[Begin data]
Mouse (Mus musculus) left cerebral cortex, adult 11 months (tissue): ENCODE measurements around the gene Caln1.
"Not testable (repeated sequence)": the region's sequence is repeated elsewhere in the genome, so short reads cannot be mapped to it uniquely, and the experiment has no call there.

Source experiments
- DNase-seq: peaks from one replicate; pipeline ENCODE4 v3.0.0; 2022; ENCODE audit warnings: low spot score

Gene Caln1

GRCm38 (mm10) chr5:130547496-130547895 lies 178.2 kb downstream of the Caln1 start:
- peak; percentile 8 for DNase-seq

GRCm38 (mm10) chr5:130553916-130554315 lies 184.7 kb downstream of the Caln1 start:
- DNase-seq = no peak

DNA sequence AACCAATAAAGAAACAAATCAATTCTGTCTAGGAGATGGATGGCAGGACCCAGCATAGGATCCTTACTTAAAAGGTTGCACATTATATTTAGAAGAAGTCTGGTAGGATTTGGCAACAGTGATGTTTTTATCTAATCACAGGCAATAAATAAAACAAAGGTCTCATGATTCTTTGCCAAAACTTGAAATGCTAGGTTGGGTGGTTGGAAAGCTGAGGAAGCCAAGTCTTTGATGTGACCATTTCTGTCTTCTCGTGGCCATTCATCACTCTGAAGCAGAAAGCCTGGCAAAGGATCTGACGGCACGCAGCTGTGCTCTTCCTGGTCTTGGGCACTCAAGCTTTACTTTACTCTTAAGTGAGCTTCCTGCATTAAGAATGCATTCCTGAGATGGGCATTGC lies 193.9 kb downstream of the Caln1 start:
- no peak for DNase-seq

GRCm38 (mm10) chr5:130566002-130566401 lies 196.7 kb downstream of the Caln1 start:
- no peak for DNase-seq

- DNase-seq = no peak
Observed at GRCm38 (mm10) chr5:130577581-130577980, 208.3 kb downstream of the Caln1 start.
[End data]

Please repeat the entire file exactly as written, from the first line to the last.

Mouse (Mus musculus) left cerebral cortex, adult 11 months (tissue): ENCODE measurements around the gene Caln1.
"Not testable (repeated sequence)": the region's sequence is repeated elsewhere in the genome, so short reads cannot be mapped to it uniquely, and the experiment has no call there.

Source experiments
- DNase-seq: peaks from one replicate; pipeline ENCODE4 v3.0.0; 2022; ENCODE audit warnings: low spot score

Gene Caln1

GRCm38 (mm10) chr5:130547496-130547895 lies 178.2 kb downstream of the Caln1 start:
- peak; percentile 8 for DNase-seq

GRCm38 (mm10) chr5:130553916-130554315 lies 184.7 kb downstream of the Caln1 start:
- DNase-seq = no peak

DNA sequence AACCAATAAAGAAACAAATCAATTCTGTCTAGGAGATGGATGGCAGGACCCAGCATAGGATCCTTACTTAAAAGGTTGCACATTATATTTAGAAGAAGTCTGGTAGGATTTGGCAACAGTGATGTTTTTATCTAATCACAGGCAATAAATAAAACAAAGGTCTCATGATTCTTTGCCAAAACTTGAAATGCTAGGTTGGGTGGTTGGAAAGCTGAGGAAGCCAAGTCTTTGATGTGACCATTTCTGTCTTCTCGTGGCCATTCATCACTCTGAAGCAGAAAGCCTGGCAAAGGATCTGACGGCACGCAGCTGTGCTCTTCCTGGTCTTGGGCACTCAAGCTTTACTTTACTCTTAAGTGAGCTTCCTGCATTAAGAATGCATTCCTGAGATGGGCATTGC lies 193.9 kb downstream of the Caln1 start:
- no peak for DNase-seq

GRCm38 (mm10) chr5:130566002-130566401 lies 196.7 kb downstream of the Caln1 start:
- no peak for DNase-seq

- DNase-seq = no peak
Observed at GRCm38 (mm10) chr5:130577581-130577980, 208.3 kb downstream of the Caln1 start.